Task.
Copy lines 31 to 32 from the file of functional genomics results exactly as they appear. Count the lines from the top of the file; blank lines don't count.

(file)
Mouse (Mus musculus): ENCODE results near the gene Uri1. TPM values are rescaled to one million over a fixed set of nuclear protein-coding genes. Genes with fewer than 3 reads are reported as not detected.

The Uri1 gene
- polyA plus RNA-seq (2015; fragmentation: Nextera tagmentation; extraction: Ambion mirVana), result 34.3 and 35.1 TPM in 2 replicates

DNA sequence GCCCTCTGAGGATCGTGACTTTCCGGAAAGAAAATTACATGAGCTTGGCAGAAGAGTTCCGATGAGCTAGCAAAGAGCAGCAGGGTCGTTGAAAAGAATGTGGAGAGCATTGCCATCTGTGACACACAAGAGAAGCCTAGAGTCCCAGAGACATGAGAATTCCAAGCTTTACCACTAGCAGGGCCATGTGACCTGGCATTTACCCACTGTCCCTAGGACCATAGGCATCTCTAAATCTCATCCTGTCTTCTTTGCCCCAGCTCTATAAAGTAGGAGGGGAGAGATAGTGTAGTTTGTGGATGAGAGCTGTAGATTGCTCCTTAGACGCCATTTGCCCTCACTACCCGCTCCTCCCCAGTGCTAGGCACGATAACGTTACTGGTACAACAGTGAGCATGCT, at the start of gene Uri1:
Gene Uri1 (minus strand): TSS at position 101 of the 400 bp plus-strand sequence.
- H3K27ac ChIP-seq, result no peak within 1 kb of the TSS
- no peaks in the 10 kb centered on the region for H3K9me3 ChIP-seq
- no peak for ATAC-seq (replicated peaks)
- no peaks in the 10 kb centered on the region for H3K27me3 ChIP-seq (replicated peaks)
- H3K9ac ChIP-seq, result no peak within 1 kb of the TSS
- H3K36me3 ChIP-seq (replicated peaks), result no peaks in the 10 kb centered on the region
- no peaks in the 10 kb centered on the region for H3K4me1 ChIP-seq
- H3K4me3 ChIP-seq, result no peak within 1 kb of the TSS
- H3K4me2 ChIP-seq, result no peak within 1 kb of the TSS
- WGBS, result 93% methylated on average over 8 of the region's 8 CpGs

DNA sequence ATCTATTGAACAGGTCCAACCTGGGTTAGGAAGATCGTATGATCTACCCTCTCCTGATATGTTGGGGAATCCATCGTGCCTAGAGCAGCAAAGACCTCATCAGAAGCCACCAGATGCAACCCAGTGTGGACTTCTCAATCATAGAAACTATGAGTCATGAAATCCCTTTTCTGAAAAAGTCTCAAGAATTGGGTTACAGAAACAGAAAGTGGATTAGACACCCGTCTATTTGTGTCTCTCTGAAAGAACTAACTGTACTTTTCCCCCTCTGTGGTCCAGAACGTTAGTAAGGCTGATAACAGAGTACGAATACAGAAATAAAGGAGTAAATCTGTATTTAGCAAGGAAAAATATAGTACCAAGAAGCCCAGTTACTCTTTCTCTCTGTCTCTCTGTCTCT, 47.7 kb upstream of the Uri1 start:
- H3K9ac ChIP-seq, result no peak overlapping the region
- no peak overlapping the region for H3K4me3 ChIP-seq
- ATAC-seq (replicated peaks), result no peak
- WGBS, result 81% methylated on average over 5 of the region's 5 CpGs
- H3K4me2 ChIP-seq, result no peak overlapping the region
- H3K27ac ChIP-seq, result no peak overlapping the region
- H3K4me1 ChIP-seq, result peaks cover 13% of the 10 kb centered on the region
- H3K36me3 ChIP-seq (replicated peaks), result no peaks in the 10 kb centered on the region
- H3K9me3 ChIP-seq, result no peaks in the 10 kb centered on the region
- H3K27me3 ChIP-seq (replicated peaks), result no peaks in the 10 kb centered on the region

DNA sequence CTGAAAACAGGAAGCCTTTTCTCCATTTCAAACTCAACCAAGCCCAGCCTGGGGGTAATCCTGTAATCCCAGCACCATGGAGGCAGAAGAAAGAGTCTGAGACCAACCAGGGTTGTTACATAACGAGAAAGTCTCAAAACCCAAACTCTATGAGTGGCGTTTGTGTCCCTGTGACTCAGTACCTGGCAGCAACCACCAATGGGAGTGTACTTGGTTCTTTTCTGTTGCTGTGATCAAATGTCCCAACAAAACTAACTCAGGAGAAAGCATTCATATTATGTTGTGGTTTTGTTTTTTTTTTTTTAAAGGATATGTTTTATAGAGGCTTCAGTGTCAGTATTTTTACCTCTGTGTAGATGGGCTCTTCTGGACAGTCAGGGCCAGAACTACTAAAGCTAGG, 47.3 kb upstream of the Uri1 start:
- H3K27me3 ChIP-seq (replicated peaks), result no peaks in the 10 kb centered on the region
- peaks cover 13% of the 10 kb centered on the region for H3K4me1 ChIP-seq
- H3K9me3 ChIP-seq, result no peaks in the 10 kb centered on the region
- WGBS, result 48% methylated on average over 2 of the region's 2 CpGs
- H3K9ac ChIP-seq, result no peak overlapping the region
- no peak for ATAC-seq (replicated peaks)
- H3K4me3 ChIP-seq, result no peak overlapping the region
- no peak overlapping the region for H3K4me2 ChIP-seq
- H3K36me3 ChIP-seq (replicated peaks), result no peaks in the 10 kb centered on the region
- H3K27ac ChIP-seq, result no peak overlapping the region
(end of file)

- WGBS, result 48% methylated on average over 2 of the region's 2 CpGs
- H3K9ac ChIP-seq, result no peak overlapping the region